The Late 1950's 'Great Expectations'

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Great Expectations is about a boy who is trying to move up in a social rank. He is taken to Miss Havisham so that she can teach him “proper manners.” However, he is treated as less of a person and left disappointment when he fell in love with Estella and she did not feel the same way. Later on, he finds out that he has a benefactor who has left Pip with a large amount of money, and Pip starts getting arrogant. Eventually, Pip regrets his mistakes in the past and tries to return to his old life and realizes it is too late. Therefore I would be changing the story into the late 1950’s to demonstrate the popularity inequality, the circumstantial issues, and the resolution to those issues.

Instead of Pip being part of the lower class, he would form part of the freshman class. Pip would not be intimidated into being a gentleman or forced to change his way of life, he is only going to expand his way of life. This portion is written in a high school where there is going to be competition on who is the best, not based on money and proper adequate but on his athletic skills, because the most important people are “jocks” and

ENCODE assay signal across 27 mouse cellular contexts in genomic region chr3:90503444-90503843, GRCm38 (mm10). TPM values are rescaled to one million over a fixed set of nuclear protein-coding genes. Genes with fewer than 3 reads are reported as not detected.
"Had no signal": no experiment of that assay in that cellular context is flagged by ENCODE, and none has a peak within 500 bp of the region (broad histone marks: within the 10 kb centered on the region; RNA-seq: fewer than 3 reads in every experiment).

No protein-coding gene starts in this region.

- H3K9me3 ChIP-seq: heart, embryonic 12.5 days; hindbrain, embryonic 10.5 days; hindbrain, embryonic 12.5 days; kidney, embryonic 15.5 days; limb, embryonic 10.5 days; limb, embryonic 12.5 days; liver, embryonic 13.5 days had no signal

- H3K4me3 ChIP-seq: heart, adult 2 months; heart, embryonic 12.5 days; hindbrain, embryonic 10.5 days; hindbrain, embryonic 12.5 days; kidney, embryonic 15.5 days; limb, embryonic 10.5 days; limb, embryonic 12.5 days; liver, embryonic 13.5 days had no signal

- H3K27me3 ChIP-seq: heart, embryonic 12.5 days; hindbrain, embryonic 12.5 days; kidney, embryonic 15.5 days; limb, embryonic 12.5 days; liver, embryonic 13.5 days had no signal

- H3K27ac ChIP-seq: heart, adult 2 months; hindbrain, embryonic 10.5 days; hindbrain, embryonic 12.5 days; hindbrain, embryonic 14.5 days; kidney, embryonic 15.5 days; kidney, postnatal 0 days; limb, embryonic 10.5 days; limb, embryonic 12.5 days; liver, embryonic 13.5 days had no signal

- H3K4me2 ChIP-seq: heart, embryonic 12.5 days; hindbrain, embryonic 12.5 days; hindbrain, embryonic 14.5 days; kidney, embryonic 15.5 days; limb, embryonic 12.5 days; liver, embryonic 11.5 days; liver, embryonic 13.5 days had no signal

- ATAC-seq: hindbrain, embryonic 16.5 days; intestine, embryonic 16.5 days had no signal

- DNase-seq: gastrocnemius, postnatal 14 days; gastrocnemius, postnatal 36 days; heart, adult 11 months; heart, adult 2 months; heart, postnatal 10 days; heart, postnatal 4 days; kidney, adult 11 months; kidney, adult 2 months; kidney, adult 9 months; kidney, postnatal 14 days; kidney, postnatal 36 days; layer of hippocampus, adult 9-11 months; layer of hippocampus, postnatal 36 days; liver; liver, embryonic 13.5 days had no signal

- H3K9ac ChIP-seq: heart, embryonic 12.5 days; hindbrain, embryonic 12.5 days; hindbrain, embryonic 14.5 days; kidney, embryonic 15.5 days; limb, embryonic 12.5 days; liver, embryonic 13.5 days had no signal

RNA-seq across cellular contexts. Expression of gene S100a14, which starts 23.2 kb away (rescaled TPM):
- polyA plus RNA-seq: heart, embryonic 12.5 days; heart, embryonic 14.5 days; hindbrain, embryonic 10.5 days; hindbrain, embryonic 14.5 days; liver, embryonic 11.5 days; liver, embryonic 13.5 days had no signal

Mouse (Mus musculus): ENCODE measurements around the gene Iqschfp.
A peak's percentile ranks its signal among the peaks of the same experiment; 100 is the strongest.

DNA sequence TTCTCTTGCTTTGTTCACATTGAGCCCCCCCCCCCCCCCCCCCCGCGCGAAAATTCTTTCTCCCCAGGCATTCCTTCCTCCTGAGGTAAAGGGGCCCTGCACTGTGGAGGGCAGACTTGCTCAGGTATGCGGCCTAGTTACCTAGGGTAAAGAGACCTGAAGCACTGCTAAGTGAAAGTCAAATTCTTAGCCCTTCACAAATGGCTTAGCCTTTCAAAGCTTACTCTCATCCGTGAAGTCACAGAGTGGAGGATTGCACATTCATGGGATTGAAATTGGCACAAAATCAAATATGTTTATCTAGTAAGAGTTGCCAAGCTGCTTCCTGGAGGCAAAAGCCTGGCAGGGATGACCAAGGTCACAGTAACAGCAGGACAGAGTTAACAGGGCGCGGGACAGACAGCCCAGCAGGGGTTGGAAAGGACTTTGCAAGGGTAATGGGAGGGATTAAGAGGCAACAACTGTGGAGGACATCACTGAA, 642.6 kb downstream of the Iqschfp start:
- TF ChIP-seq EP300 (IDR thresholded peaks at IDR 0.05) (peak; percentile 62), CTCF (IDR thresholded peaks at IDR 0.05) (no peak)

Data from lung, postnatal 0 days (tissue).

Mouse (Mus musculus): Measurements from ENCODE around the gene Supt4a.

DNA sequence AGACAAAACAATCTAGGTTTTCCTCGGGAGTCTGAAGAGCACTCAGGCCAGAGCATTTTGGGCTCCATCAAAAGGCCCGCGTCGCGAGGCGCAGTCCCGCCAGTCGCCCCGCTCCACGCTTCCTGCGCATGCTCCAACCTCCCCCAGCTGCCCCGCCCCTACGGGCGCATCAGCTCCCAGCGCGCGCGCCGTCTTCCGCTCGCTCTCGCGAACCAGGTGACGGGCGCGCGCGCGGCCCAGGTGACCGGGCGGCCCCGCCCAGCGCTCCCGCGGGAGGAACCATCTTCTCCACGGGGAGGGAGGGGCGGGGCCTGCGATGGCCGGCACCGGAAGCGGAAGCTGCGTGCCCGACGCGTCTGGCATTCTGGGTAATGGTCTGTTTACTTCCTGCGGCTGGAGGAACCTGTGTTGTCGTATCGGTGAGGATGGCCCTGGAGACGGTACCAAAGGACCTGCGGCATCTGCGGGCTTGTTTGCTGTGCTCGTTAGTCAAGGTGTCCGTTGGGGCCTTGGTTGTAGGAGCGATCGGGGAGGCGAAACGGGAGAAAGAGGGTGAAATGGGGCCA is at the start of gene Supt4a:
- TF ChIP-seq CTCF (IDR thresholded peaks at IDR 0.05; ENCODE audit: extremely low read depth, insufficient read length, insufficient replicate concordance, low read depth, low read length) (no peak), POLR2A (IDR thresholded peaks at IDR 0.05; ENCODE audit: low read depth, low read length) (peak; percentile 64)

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He then has to face the fact that Estella does not love him and all the work he has put in to gain her attention, is only now to his advantage. This goes to show that people get so focused on impressing others and fitting in that they forget who they really are and what will result in the best outcome. In the novel, Pip realizes that he ended up alone and that the woman he believed to love never even liked him in return. Basically ended up being a sort of plot twist, where the audience was meant to realize how when they have too much ambition they forget what they had from the start. This lesson demonstrates how no matter what one should focus on the real meanings of life, and not material
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